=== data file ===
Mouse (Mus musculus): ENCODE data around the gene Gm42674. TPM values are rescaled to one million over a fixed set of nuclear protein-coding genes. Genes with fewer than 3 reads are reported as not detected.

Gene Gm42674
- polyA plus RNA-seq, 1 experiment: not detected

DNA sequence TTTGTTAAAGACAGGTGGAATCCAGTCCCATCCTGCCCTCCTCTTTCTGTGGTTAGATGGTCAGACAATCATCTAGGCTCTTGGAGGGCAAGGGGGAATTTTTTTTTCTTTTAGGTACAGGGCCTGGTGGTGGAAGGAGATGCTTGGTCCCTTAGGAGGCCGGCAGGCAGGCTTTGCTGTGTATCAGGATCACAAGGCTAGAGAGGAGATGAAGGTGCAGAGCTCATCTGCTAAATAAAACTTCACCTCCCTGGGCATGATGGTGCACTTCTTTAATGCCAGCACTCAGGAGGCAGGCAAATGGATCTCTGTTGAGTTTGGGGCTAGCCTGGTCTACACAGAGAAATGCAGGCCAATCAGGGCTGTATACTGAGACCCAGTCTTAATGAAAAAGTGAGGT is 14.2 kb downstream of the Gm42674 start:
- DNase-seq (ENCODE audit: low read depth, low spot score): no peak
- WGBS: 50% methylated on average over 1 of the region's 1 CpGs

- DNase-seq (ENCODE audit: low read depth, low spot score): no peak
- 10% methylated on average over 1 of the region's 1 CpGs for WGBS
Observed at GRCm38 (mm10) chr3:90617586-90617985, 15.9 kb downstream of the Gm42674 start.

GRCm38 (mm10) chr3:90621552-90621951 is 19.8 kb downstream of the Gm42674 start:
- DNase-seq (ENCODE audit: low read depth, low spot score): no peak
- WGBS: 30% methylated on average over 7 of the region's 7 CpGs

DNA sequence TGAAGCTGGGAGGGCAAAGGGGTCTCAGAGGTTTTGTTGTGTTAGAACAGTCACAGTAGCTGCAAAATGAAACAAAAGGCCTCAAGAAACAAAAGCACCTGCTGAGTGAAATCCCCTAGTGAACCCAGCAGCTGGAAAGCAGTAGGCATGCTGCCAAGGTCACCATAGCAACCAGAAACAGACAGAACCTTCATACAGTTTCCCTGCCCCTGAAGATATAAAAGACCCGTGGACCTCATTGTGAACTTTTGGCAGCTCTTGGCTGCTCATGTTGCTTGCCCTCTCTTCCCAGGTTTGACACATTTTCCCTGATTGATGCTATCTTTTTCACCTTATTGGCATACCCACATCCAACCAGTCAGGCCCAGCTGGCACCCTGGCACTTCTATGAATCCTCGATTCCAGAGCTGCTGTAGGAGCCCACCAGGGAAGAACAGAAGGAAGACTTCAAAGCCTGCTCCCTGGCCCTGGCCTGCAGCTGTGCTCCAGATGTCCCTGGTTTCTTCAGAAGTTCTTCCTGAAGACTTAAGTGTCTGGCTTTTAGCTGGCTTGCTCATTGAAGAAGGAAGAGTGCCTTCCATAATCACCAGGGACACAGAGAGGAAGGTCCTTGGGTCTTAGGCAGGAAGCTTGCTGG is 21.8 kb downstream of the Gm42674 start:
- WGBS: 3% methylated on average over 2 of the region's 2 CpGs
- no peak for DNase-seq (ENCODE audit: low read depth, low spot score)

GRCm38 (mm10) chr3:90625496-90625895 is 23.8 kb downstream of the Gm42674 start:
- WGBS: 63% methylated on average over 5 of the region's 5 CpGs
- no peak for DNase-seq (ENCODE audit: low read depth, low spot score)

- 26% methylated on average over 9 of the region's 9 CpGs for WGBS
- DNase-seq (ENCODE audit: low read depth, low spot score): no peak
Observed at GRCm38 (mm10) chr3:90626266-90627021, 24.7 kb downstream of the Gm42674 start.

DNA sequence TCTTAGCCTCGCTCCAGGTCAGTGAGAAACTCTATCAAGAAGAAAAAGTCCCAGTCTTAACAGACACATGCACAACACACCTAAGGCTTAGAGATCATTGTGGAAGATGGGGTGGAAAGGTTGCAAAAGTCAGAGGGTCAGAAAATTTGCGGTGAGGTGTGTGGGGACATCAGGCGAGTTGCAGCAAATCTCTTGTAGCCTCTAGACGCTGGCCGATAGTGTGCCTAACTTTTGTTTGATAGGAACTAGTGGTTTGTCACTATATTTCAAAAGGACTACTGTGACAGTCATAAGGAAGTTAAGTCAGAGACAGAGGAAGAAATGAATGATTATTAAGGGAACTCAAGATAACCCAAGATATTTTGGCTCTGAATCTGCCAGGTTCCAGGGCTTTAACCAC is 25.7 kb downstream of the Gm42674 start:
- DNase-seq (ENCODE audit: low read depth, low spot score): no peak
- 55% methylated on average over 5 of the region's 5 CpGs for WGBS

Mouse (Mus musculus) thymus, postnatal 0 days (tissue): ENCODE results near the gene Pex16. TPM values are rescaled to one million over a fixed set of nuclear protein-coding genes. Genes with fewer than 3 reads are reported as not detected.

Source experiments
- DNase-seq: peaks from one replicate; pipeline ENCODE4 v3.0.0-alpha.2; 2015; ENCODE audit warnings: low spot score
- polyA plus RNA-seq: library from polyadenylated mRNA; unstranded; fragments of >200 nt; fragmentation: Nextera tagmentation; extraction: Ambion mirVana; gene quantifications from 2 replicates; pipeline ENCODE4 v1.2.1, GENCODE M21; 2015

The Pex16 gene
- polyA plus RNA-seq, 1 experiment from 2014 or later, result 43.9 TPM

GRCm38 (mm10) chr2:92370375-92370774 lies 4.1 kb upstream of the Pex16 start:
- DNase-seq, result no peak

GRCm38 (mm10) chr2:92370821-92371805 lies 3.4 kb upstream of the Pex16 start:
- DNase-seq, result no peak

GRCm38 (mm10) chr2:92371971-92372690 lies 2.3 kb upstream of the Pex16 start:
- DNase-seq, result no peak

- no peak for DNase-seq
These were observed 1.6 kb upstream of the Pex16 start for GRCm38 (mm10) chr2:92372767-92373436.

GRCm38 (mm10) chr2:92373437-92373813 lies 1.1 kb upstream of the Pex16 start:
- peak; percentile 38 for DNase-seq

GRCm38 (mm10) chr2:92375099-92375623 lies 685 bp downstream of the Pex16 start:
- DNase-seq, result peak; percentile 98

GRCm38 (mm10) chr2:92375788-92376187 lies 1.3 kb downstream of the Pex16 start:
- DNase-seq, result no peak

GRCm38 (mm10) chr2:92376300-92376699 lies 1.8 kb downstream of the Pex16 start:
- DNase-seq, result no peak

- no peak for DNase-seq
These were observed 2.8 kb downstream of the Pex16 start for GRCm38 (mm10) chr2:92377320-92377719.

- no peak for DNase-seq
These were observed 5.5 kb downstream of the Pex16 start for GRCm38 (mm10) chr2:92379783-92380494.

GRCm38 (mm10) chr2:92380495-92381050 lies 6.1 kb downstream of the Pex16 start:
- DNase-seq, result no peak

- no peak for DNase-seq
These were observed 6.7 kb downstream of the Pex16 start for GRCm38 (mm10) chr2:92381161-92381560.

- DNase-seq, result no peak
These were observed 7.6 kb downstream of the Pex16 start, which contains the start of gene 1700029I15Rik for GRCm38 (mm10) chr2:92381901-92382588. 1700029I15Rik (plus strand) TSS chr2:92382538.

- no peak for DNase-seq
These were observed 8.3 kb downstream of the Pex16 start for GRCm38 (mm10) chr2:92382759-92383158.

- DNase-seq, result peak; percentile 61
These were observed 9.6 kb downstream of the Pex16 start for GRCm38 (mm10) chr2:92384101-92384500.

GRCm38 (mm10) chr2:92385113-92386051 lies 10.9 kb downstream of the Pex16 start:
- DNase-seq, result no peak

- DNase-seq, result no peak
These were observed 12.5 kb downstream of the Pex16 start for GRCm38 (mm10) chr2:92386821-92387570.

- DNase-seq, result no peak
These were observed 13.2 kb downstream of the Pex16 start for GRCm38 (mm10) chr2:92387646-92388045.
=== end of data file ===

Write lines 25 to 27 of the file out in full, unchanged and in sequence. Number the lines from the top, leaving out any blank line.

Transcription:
Mouse (Mus musculus) thymus, postnatal 0 days (tissue): ENCODE results near the gene Pex16. TPM values are rescaled to one million over a fixed set of nuclear protein-coding genes. Genes with fewer than 3 reads are reported as not detected.

Source experiments
- DNase-seq: peaks from one replicate; pipeline ENCODE4 v3.0.0-alpha.2; 2015; ENCODE audit warnings: low spot score